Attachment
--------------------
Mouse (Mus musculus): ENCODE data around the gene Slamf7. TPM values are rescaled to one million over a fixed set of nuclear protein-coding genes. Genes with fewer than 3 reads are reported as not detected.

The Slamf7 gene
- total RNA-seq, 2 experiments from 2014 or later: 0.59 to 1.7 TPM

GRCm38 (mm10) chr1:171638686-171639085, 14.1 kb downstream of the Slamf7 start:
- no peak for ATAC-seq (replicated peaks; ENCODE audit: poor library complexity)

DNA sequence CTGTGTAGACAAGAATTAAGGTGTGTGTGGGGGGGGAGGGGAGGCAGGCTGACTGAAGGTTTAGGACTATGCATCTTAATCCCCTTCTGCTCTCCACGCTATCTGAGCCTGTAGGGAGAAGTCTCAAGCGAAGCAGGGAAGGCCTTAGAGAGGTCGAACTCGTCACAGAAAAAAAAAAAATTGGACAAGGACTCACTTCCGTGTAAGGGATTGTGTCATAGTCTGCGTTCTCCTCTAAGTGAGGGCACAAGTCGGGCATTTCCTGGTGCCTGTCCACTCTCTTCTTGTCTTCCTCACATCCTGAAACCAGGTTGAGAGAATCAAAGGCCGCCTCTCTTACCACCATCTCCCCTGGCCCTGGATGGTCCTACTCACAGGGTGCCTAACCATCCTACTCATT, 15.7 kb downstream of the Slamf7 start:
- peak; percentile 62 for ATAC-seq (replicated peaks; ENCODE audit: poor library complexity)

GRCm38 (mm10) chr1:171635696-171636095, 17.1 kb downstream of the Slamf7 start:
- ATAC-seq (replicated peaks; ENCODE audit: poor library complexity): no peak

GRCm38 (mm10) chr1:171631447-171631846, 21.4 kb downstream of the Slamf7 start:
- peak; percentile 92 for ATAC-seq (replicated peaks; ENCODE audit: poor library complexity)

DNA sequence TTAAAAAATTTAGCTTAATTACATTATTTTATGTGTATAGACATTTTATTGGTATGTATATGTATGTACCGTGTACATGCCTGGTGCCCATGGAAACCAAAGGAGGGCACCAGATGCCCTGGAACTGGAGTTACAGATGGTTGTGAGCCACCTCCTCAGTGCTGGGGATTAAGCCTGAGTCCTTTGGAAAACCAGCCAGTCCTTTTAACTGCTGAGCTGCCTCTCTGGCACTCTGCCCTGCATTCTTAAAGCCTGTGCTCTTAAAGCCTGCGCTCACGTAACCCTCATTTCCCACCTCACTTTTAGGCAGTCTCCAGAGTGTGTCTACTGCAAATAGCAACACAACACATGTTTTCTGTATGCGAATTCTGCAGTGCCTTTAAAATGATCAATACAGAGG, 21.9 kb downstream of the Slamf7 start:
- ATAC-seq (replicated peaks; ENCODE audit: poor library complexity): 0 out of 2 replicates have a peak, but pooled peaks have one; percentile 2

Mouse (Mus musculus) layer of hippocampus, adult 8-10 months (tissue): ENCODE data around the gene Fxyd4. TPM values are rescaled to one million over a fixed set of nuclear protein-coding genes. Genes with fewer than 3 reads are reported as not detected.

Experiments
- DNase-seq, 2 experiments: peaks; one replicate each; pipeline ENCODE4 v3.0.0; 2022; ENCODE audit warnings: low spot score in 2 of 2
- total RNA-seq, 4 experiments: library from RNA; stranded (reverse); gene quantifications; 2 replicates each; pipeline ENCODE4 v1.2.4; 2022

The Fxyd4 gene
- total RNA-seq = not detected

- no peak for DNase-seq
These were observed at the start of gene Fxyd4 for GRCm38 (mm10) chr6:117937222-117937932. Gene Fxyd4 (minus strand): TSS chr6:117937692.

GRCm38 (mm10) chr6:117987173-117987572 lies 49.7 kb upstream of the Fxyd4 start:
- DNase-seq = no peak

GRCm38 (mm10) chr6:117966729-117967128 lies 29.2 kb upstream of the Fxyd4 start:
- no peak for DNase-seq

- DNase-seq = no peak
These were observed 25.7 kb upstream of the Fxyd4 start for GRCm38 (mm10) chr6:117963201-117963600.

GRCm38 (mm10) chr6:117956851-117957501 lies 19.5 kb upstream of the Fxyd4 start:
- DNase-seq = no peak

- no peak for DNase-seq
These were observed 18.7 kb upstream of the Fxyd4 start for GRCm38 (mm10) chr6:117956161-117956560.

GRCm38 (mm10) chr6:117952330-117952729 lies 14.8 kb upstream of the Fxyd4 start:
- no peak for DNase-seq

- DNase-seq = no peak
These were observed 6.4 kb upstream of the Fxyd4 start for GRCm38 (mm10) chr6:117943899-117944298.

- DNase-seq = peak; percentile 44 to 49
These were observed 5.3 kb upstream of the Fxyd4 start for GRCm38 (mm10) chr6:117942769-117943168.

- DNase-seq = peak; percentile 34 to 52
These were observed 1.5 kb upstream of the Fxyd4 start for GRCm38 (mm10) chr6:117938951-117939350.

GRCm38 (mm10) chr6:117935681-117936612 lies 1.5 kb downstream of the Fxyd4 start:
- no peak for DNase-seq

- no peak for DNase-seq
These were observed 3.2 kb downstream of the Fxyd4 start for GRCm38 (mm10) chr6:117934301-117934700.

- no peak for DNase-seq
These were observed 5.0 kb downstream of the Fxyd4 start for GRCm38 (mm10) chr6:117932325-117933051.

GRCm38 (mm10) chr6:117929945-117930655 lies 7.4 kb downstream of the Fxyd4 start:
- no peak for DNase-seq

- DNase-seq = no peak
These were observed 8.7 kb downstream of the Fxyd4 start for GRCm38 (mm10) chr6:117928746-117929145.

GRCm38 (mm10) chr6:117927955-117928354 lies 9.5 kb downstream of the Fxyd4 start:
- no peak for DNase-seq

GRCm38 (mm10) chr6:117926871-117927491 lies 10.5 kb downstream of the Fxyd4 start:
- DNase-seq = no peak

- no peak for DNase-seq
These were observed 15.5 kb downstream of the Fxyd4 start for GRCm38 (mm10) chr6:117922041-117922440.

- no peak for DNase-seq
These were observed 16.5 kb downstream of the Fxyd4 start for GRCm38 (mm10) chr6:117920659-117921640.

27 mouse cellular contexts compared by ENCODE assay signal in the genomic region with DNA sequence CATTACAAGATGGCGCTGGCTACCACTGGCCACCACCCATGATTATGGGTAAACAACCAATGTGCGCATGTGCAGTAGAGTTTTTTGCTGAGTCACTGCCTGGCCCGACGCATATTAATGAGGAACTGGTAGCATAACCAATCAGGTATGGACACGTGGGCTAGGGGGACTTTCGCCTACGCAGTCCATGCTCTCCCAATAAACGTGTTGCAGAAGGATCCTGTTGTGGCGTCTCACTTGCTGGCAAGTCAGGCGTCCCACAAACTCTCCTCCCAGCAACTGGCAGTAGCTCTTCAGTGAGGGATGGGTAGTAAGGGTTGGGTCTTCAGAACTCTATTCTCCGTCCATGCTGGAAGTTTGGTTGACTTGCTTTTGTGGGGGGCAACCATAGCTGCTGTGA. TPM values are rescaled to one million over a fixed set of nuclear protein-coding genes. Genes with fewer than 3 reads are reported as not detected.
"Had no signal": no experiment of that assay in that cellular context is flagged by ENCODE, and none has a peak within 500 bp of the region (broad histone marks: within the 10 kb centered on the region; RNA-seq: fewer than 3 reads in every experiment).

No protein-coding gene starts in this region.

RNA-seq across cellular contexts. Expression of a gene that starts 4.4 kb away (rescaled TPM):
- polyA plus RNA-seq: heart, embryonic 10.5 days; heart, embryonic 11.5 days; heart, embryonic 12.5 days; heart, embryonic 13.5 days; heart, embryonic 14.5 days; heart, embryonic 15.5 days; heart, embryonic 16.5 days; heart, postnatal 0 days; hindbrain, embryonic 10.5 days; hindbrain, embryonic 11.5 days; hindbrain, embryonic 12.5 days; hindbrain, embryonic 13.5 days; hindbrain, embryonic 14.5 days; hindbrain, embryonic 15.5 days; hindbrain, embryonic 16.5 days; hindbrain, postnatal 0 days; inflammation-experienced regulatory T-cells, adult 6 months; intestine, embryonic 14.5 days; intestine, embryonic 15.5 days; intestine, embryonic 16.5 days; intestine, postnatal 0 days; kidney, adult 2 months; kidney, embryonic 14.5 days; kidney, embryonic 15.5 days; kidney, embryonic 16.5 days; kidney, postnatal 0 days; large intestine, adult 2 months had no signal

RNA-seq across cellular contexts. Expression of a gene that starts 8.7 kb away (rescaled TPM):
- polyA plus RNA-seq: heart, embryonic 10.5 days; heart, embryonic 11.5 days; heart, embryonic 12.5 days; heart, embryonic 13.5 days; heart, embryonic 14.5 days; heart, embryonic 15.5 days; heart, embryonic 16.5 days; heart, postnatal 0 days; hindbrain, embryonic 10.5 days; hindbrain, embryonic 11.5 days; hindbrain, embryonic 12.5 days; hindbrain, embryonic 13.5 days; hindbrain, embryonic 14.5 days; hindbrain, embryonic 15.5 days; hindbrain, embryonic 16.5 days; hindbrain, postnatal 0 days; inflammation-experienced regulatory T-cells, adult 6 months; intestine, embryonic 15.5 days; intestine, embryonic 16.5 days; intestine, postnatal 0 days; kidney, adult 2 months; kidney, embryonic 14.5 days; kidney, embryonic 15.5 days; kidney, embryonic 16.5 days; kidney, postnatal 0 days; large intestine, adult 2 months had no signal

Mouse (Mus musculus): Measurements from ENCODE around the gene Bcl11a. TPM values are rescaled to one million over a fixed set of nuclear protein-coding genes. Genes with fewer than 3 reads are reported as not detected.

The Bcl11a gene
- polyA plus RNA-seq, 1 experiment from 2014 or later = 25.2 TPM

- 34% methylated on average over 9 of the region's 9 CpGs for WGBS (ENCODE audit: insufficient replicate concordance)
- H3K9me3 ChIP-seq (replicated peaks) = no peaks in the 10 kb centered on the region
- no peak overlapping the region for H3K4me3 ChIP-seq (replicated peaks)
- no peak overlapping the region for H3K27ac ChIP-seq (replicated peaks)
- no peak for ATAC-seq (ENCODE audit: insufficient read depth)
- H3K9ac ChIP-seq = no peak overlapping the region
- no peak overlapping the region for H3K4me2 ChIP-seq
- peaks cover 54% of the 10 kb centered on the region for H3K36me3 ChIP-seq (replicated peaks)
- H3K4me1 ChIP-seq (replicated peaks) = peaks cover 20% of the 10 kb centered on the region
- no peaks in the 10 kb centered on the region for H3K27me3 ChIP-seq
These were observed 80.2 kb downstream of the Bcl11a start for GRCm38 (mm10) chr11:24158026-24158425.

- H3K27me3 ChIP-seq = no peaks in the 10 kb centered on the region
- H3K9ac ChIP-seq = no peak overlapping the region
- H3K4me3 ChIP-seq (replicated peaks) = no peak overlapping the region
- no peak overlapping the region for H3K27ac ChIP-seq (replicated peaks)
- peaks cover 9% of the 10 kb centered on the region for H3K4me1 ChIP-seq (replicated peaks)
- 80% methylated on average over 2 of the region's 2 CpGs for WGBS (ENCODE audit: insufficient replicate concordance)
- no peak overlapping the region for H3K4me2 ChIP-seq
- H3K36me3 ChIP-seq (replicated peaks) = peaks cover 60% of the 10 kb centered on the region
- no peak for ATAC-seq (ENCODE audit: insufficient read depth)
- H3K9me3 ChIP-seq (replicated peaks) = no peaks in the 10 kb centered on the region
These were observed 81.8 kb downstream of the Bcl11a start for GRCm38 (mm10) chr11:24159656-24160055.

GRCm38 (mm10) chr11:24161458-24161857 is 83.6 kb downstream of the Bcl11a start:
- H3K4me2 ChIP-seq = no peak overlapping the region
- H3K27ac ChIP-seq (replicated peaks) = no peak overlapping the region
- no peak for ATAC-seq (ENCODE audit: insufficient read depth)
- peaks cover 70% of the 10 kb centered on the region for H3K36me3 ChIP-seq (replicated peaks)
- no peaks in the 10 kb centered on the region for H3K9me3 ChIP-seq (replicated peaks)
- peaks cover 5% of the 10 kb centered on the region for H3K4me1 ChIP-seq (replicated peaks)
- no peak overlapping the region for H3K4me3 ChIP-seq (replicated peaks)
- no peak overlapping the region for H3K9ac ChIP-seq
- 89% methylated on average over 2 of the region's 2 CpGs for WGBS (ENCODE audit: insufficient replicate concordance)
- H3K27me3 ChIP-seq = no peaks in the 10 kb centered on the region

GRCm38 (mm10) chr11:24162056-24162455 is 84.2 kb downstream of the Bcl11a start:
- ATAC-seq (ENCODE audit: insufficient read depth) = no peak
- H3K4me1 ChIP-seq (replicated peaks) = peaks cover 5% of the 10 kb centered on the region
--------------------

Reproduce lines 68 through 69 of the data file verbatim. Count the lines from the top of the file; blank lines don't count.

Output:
- 34% methylated on average over 9 of the region's 9 CpGs for WGBS (ENCODE audit: insufficient replicate concordance)
- H3K9me3 ChIP-seq (replicated peaks) = no peaks in the 10 kb centered on the region